Blinded by the Light is a cheesy, audience-pleasing ode to youth and Bruce Springsteen

click to enlarge How much cheese can you take?
How much cheese can you take?

Do you know the feeling when you really fall in love with your first band? How magical it is as a kid when you first hear the notes that touch your soul and you blissfully dive headfirst into a musical obsession? When it seems like every word the singer delivers is actually about you? How it evokes this rose-tinted glasses feeling where you're willing to overlook any cheesy flaws because obviously anyone who doesn't understand the brilliance you're listening to just doesn't get it, man?

Blinded by the Light essentially is that feeling distilled into a feel-good, slightly paint-by-numbers movie, which will please most general filmgoers despite its shortcomings.

Based on a true story, Blinded by the Light follows Javed (Viveik Kalra), a Muslim teenager with a controlling Pakistani father (Kulvinder Ghir) who's just trying to find a place where he fits in Thatcher's Britain. And what music would most deeply speak to an alienated British Muslim teen during new wave's 1987 zenith? The American anthems of Bruce Springsteen, naturally.

Javed aspires for a creatively fulfilling life as a writer, but his culturally traditionalist father is actively hostile to anything but a straight-laced life to maximize earning potential. As Javed starts at a predominantly white new school, he's definitely an alienated outsider. His escape from this world is music, with a pair of Walkman headphones always around his neck. When he coincidentally runs into Roops (Aaron Phagura), a Sikh classmate, in the halls, the new acquaintance turns Javed onto the music of Springsteen, which opens up a whole new world. That world is further expanded by a teacher (Hayley Atwell) who believes in him, and by his crush Eliza (Nell Williams).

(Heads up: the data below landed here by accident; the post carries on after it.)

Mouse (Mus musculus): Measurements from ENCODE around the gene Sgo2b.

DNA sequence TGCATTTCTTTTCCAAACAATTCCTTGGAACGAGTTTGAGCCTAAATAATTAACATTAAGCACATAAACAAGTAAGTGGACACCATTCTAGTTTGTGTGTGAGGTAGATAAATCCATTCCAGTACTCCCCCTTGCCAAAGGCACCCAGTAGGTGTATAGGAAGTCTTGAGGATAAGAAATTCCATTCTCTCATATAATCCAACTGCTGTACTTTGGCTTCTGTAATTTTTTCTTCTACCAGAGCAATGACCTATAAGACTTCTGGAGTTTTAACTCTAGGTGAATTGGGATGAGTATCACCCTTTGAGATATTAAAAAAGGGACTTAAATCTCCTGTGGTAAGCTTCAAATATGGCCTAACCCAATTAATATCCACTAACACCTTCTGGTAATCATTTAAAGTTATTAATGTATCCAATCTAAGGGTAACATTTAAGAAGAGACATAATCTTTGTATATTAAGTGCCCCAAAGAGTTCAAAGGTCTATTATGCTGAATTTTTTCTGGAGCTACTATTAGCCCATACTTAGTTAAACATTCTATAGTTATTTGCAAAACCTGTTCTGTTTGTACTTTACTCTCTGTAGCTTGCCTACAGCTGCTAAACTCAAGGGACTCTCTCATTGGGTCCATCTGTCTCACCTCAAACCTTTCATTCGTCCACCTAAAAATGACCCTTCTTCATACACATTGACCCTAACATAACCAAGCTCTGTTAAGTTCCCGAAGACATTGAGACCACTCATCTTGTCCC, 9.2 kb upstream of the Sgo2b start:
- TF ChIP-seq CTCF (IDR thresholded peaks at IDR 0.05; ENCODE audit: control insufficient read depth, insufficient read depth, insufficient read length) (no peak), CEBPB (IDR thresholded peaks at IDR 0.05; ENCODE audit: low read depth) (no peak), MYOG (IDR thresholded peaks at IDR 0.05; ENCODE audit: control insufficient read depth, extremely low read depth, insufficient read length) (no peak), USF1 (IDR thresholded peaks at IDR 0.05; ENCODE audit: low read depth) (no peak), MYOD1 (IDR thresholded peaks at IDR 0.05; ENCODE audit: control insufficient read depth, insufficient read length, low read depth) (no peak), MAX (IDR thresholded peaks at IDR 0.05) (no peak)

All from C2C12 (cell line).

Blinded by the Light is as much a narrative about Javed as it is an unabashed love letter to the Boss. The soundtrack is constantly blaring Springsteen as our protagonist finds connections to his catalogue for every aspect of his life. When Javed blairs "The Promised Land" on his Walkman while out at night, the world becomes an angsty lyric music video, with the song's words swirling around him and his surroundings. The Boss becomes all-consuming, dictating his worldview, language and fashion style. Kalra's puppy-dog earnesty with the material cements the obsession, allowing the music to be both his refuge and the point where he can build a sense of self.

Under the direction of Gurinder Chadha (Bend It Like Beckham), Blinded by the Light does capture the colorful spirit of a 1980s period piece, but there's a certain plastic feel to the reality the film presents. There's a sheen to everything that makes Javed's world come across as hollow set pieces instead of a lived-in world. The characters all fit so tightly into well-trodden archetypes (the underdog dreamer, the rebellious girl, the inspiring teacher, the overbearing dad) that none of them come off as particularly human.

And for a narrative based on a true-life story, the movie occasionally flirts with a fantastical brand of magical realism in a way that jerks viewers out of reality. When Javed woos Eliza by singing "Thunder Road" to her in a crowded flea market, and the whole market stops what they're doing to join in the moment, it forces the viewer to either abandon their sense of reality and go along with the sudden random Broadway theatricality, or roll their eyes at the absurdity of it.

Blinded by the Light can be a musical thrill, but it's also a test in how much cheesiness you're willing to tolerate in the name of a feel-good story. ♦

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    About The Author

    Seth Sommerfeld

    Seth Sommerfeld is an intern with The Inlander. He attends Gonzaga University.